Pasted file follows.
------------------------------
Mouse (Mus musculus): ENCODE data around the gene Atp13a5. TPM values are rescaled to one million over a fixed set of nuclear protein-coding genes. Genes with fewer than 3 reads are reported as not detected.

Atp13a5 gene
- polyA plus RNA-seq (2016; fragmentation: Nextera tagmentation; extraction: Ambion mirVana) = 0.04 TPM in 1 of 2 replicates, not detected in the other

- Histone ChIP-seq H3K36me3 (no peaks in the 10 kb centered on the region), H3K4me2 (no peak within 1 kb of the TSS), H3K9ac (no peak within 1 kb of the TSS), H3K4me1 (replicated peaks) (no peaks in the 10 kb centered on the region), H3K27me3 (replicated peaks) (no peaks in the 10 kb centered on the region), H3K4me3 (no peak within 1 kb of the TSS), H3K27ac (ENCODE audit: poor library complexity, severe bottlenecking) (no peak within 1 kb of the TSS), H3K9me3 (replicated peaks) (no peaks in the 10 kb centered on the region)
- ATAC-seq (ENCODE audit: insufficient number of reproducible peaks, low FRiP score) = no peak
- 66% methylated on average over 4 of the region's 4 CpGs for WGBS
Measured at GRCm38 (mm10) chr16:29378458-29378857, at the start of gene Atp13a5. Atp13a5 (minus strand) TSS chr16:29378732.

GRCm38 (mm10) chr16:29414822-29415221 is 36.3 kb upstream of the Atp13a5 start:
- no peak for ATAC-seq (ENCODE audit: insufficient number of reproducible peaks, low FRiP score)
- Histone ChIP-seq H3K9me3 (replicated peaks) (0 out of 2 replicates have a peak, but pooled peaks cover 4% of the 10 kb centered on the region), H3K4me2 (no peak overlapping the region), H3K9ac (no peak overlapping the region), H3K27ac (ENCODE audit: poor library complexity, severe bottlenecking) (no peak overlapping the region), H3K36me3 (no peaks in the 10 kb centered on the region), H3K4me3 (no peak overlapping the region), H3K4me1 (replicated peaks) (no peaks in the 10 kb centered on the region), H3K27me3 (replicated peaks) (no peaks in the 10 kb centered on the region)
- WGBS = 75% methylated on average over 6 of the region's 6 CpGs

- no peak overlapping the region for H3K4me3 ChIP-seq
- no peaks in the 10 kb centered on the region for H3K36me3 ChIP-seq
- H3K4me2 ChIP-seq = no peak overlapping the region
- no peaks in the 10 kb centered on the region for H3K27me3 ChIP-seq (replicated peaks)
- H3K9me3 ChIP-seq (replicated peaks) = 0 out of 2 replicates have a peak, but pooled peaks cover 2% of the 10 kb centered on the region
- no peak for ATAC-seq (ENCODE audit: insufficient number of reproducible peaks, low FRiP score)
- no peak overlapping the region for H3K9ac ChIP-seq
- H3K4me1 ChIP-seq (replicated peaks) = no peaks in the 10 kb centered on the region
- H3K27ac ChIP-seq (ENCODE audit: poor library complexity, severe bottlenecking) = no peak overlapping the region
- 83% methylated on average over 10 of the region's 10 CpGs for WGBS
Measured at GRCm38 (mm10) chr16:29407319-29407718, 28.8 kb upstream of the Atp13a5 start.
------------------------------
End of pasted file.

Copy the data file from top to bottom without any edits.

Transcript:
Mouse (Mus musculus): ENCODE data around the gene Atp13a5. TPM values are rescaled to one million over a fixed set of nuclear protein-coding genes. Genes with fewer than 3 reads are reported as not detected.

Atp13a5 gene
- polyA plus RNA-seq (2016; fragmentation: Nextera tagmentation; extraction: Ambion mirVana) = 0.04 TPM in 1 of 2 replicates, not detected in the other

- Histone ChIP-seq H3K36me3 (no peaks in the 10 kb centered on the region), H3K4me2 (no peak within 1 kb of the TSS), H3K9ac (no peak within 1 kb of the TSS), H3K4me1 (replicated peaks) (no peaks in the 10 kb centered on the region), H3K27me3 (replicated peaks) (no peaks in the 10 kb centered on the region), H3K4me3 (no peak within 1 kb of the TSS), H3K27ac (ENCODE audit: poor library complexity, severe bottlenecking) (no peak within 1 kb of the TSS), H3K9me3 (replicated peaks) (no peaks in the 10 kb centered on the region)
- ATAC-seq (ENCODE audit: insufficient number of reproducible peaks, low FRiP score) = no peak
- 66% methylated on average over 4 of the region's 4 CpGs for WGBS
Measured at GRCm38 (mm10) chr16:29378458-29378857, at the start of gene Atp13a5. Atp13a5 (minus strand) TSS chr16:29378732.

GRCm38 (mm10) chr16:29414822-29415221 is 36.3 kb upstream of the Atp13a5 start:
- no peak for ATAC-seq (ENCODE audit: insufficient number of reproducible peaks, low FRiP score)
- Histone ChIP-seq H3K9me3 (replicated peaks) (0 out of 2 replicates have a peak, but pooled peaks cover 4% of the 10 kb centered on the region), H3K4me2 (no peak overlapping the region), H3K9ac (no peak overlapping the region), H3K27ac (ENCODE audit: poor library complexity, severe bottlenecking) (no peak overlapping the region), H3K36me3 (no peaks in the 10 kb centered on the region), H3K4me3 (no peak overlapping the region), H3K4me1 (replicated peaks) (no peaks in the 10 kb centered on the region), H3K27me3 (replicated peaks) (no peaks in the 10 kb centered on the region)
- WGBS = 75% methylated on average over 6 of the region's 6 CpGs

- no peak overlapping the region for H3K4me3 ChIP-seq
- no peaks in the 10 kb centered on the region for H3K36me3 ChIP-seq
- H3K4me2 ChIP-seq = no peak overlapping the region
- no peaks in the 10 kb centered on the region for H3K27me3 ChIP-seq (replicated peaks)
- H3K9me3 ChIP-seq (replicated peaks) = 0 out of 2 replicates have a peak, but pooled peaks cover 2% of the 10 kb centered on the region
- no peak for ATAC-seq (ENCODE audit: insufficient number of reproducible peaks, low FRiP score)
- no peak overlapping the region for H3K9ac ChIP-seq
- H3K4me1 ChIP-seq (replicated peaks) = no peaks in the 10 kb centered on the region
- H3K27ac ChIP-seq (ENCODE audit: poor library complexity, severe bottlenecking) = no peak overlapping the region
- 83% methylated on average over 10 of the region's 10 CpGs for WGBS
Measured at GRCm38 (mm10) chr16:29407319-29407718, 28.8 kb upstream of the Atp13a5 start.